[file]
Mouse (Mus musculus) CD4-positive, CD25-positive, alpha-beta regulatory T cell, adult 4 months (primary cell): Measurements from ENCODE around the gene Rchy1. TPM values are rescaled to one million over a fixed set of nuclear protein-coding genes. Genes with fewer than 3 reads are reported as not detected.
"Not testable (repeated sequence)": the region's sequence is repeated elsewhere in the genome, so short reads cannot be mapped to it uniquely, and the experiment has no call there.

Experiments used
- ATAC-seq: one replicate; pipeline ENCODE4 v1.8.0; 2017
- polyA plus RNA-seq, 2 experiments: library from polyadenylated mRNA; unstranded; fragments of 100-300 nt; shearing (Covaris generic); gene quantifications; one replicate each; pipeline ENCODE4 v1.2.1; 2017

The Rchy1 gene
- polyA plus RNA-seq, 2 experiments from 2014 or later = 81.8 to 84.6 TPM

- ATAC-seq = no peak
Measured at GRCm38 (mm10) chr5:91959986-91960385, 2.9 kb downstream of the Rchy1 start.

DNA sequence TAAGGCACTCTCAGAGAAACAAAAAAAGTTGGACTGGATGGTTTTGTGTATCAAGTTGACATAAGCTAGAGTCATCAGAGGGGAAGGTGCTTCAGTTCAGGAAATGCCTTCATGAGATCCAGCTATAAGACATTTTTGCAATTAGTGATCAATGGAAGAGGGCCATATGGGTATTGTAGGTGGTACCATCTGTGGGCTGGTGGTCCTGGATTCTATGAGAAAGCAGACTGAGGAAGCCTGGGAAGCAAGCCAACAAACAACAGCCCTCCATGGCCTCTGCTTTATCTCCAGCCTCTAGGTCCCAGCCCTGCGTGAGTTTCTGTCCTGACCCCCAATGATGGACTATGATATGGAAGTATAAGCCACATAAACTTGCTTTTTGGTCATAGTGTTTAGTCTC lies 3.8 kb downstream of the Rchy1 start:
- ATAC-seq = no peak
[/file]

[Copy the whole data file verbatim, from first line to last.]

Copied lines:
Mouse (Mus musculus) CD4-positive, CD25-positive, alpha-beta regulatory T cell, adult 4 months (primary cell): Measurements from ENCODE around the gene Rchy1. TPM values are rescaled to one million over a fixed set of nuclear protein-coding genes. Genes with fewer than 3 reads are reported as not detected.
"Not testable (repeated sequence)": the region's sequence is repeated elsewhere in the genome, so short reads cannot be mapped to it uniquely, and the experiment has no call there.

Experiments used
- ATAC-seq: one replicate; pipeline ENCODE4 v1.8.0; 2017
- polyA plus RNA-seq, 2 experiments: library from polyadenylated mRNA; unstranded; fragments of 100-300 nt; shearing (Covaris generic); gene quantifications; one replicate each; pipeline ENCODE4 v1.2.1; 2017

The Rchy1 gene
- polyA plus RNA-seq, 2 experiments from 2014 or later = 81.8 to 84.6 TPM

- ATAC-seq = no peak
Measured at GRCm38 (mm10) chr5:91959986-91960385, 2.9 kb downstream of the Rchy1 start.

DNA sequence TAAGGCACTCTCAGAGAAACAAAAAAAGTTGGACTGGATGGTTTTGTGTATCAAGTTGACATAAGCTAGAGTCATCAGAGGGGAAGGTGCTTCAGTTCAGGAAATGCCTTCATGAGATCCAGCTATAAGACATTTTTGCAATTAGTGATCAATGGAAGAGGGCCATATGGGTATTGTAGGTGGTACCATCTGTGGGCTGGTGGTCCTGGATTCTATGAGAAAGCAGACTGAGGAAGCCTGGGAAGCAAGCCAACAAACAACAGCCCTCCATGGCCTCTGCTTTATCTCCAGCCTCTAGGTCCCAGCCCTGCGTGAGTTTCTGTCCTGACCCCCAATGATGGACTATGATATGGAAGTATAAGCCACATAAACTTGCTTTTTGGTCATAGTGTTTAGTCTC lies 3.8 kb downstream of the Rchy1 start:
- ATAC-seq = no peak